But that means I can't have any of the nice magnetic sunshades, since they aren't made for my frames, but only for those ugly modern frames that look like they were designed by Geordi LeForge. Dear god, those things are butt ugly.
Okay, fine. I made my order. The new lenses were supposed to be in this week. They duly arrived. My computer glasses are as advertised.
My new lenses for my round frames? Totally screwed up. Not to bore you with optics details, let's just say they would have been fine if my eyes were an inch or so further up my face.
Is it too much to expect a simple pair of corrective lenses? In this day and age? Evidently.
Yes, I am firmly convinced that the anthropic principle is the causative force behind Murphy's Law. I posted a blurb about this on Facebook, but that medium is only really good for one-liners. Here, I offer a more detailed explanation, using a common manifestation of Murphy's Law:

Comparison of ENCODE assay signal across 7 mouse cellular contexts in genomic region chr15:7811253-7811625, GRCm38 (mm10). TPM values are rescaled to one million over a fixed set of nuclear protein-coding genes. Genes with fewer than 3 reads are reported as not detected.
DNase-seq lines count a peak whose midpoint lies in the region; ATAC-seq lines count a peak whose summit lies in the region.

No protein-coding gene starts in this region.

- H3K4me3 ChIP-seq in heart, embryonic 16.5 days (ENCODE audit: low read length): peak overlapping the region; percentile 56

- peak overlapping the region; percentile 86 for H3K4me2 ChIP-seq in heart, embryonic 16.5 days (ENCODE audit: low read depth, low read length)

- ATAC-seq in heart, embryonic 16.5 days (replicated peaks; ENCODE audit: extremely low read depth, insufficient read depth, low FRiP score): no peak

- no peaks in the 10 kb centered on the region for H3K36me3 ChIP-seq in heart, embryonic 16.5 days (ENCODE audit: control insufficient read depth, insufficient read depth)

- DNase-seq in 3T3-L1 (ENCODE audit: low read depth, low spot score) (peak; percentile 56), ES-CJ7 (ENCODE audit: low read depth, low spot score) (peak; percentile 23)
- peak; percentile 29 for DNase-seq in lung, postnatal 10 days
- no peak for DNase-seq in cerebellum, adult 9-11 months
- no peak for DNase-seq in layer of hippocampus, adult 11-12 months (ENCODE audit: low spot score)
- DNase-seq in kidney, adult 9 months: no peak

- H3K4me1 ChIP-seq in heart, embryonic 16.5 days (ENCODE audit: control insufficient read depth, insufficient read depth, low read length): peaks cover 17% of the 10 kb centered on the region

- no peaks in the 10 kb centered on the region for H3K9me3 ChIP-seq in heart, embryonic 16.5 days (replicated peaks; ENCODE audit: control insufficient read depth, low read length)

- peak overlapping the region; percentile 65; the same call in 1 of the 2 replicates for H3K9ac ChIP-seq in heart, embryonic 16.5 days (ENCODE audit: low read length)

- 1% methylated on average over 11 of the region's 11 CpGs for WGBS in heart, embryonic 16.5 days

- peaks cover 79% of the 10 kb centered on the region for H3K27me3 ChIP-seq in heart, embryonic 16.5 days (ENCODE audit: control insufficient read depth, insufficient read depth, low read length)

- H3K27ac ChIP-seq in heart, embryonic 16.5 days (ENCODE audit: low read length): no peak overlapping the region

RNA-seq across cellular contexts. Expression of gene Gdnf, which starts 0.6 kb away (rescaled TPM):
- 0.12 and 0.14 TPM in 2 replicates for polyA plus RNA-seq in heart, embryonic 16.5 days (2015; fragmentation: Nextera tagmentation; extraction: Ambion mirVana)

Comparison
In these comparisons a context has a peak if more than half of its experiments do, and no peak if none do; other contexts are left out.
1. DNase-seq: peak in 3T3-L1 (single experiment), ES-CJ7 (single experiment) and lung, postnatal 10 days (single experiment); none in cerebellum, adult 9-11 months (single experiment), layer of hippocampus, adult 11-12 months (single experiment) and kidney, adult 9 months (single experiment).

Murphy's Law is a generalization, pure in its expression: Anything that can go wrong, will. But once you start examining a specific application of the Law -- and there are many, this is but one of them -- you'll see they're dictated by the fundamental nature of physical law, the ones so carefully tailored to allow our very existence. If the laws of physics were different that what they are, we would not exist -- and falling objects the size of a piece of toast would land with their "buttered" sides up.
I think I've recovered enough to write about this... save it for posterity, as it were.